Kathryn Joyce
Kathryn Joyce is a journalist based in New York. Her most recent book is The Child Catchers: Rescue, Trafficking, and the New Gospel of Adoption.

More From Kathryn Joyce

A weekly roundup of the best of Pacific Standard and PSmag.com, delivered straight to your inbox.

Recent Posts

October 24 • 4:00 PM

We Need to Normalize Drug Use in Our Society

After the disastrous misconceptions of the 20th century, we’re returning to the idea that drugs are an ordinary part of life experience and no more cause addiction than do other behaviors. This is rational and welcome.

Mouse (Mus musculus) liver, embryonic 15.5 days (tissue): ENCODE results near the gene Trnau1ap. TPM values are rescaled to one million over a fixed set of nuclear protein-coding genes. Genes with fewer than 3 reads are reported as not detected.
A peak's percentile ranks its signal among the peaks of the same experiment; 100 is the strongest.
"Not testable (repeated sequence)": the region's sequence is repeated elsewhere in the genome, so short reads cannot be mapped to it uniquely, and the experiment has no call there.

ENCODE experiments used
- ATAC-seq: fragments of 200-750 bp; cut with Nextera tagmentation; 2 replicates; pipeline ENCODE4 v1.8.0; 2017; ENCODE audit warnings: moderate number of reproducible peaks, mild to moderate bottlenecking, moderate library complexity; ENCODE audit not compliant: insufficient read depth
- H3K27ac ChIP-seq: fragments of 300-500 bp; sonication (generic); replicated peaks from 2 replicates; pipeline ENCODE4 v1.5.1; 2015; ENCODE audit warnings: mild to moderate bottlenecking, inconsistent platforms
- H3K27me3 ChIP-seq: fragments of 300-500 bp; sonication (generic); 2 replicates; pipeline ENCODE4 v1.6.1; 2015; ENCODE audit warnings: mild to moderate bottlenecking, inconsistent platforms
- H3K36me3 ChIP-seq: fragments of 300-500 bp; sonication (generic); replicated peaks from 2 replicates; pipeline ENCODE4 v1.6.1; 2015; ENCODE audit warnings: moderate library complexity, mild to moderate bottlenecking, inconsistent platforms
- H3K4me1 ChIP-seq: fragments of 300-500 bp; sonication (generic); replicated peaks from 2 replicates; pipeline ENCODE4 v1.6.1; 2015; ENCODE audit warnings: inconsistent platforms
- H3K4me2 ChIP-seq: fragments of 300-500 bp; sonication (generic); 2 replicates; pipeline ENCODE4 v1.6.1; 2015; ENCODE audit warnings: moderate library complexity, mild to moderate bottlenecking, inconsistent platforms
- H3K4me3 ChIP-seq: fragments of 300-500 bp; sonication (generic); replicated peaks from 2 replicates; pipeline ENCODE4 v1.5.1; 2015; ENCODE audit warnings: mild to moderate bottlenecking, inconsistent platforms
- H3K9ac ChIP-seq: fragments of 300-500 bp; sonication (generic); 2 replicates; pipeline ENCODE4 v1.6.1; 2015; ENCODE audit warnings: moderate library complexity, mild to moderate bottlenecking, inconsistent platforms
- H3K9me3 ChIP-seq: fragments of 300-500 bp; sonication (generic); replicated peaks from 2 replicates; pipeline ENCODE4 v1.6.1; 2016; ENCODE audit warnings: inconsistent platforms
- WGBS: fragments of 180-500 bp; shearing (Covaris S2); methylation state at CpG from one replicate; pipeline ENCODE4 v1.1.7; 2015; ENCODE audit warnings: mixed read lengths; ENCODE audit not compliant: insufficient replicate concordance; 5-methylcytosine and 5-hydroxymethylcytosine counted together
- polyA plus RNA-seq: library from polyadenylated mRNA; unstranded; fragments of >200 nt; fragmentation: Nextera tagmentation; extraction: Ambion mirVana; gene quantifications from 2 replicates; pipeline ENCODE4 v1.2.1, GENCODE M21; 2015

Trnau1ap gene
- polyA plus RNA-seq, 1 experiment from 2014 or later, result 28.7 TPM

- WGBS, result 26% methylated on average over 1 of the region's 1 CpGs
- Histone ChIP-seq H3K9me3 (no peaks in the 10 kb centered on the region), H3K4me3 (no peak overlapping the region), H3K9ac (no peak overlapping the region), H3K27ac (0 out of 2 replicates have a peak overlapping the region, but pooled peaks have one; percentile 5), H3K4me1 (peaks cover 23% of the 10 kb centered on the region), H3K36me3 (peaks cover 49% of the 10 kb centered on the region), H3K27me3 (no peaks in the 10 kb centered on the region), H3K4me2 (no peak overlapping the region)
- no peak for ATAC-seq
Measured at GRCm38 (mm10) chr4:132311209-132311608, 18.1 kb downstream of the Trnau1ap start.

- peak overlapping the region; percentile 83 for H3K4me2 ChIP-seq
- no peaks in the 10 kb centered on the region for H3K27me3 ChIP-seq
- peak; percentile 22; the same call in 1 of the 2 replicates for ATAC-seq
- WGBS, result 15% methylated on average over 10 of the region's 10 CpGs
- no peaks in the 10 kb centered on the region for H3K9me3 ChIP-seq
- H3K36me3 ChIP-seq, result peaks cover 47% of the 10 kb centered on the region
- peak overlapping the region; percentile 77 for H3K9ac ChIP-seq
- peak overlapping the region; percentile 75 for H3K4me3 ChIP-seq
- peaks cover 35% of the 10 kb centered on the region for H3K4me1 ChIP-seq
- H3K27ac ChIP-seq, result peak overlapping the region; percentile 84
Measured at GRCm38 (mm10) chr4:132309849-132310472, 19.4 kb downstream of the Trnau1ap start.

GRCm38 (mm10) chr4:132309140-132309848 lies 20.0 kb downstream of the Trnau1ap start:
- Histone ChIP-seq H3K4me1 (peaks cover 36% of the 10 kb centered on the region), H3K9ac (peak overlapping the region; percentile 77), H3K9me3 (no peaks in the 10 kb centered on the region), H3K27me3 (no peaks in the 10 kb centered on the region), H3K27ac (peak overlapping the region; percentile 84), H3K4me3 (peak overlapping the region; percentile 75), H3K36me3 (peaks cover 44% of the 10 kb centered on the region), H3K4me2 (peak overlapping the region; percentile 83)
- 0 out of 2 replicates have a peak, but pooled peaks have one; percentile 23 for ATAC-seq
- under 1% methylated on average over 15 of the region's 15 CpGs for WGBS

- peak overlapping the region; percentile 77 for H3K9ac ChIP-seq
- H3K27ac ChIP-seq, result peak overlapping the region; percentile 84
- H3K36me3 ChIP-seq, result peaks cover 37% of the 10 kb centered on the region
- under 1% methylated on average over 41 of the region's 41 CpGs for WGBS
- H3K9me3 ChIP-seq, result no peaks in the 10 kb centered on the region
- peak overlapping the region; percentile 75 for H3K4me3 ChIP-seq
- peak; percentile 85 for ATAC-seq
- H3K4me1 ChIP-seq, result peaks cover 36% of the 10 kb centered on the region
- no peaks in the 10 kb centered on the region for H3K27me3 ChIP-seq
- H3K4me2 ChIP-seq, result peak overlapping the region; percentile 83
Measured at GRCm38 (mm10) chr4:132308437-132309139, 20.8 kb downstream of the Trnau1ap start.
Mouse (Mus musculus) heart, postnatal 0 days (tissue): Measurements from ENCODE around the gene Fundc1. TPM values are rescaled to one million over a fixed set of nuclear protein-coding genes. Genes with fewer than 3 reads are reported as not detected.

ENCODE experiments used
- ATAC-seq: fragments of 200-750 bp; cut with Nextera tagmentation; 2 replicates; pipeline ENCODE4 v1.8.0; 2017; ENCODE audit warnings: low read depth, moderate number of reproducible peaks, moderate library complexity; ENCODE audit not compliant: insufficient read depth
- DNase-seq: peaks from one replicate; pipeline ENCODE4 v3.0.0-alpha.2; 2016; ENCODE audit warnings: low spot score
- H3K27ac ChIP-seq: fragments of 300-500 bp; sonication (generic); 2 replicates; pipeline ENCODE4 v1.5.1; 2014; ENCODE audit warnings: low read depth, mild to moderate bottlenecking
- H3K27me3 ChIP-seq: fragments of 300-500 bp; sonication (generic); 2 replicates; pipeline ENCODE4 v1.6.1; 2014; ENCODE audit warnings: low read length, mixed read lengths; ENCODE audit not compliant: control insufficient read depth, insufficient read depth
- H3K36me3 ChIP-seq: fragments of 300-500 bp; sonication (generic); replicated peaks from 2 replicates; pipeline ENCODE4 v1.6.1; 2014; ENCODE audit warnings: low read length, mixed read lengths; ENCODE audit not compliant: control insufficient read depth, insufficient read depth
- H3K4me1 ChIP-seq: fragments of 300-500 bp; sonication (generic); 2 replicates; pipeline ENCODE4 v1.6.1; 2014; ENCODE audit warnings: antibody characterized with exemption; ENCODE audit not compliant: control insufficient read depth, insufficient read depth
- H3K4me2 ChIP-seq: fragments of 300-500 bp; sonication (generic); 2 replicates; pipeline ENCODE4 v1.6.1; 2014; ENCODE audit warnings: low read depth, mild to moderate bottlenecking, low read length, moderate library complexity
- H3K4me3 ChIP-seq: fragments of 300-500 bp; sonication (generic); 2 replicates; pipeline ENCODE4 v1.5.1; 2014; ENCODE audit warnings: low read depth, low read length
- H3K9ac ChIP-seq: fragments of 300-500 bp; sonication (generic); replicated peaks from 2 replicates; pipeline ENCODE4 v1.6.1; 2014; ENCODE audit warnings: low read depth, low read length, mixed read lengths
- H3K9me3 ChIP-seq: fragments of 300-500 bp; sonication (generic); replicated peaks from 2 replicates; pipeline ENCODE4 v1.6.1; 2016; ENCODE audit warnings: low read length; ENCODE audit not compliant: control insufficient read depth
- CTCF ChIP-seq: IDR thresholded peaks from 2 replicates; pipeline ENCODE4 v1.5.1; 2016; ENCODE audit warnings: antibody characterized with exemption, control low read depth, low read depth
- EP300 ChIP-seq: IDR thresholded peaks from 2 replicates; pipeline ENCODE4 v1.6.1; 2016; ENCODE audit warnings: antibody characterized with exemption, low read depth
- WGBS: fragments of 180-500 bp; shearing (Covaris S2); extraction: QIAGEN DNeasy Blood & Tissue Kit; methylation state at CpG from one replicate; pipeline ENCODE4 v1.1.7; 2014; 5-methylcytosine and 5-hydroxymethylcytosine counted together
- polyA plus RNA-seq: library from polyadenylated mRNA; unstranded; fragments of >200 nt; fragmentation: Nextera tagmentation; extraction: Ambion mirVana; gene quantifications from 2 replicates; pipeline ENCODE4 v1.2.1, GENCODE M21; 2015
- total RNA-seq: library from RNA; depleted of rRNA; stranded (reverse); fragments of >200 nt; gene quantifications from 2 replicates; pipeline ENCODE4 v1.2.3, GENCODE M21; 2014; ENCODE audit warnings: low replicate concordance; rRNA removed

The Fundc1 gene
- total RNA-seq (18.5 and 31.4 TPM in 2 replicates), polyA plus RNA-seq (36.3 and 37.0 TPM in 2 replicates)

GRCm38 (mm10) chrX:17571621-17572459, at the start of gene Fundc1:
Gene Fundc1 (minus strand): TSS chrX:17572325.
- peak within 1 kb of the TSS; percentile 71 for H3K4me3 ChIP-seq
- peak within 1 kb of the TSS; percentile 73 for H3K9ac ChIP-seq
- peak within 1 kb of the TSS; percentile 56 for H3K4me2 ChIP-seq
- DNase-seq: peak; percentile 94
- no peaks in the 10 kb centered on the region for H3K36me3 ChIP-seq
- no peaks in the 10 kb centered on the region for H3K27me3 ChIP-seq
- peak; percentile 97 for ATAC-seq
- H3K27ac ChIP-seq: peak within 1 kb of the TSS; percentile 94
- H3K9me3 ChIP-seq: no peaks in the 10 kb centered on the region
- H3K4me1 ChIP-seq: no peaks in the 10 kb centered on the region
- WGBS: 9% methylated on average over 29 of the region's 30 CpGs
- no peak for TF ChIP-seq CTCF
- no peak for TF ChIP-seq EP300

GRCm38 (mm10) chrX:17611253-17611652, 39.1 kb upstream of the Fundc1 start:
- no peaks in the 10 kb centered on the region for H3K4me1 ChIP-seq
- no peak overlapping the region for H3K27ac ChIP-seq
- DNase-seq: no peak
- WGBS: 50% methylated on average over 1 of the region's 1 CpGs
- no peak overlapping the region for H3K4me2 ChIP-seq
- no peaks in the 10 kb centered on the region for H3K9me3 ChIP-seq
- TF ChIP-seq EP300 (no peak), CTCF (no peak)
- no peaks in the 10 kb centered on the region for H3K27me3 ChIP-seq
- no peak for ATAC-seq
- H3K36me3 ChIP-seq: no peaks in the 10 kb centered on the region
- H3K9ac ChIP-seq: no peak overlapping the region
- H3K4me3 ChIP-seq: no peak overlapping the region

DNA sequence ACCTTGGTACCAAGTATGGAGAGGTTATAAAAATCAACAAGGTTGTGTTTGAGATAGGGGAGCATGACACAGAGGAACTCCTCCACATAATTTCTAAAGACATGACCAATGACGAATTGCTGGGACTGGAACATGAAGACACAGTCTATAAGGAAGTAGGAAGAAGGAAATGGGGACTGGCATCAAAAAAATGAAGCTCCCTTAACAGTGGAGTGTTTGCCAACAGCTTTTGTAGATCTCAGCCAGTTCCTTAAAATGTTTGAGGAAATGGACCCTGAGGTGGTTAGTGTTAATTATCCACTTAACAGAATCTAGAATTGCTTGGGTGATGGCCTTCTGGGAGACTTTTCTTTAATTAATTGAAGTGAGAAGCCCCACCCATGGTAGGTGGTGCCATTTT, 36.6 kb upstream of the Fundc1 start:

October 24 • 2:00 PM

A Letter to the Next Attorney General: Fix Presidential Pardons

More than two years ago, a series showed that white applicants were far more likely to receive clemency than comparable applicants who were black. Since then, the government has spent hundreds of thousands of dollars on a study, but the pardons system remains unchanged.


October 24 • 12:00 PM

What Makes You So Smart, Middle School Math Teacher?

Noah Davis talks to Vern Williams about what makes middle school—yes, middle school—so great.


October 24 • 10:00 AM

Why DNA Is One of Humanity’s Greatest Inventions

How we’ve co-opted our genetic material to change our world.


October 24 • 8:00 AM

What Do Clowns Think of Clowns?

Three major players weigh in on the current state of the clown.


October 24 • 7:13 AM

There Is No Surge in Illegal Immigration

The overall rate of illegal immigration has actually decreased significantly in the last 10 years. The time is ripe for immigration reform.


October 24 • 6:15 AM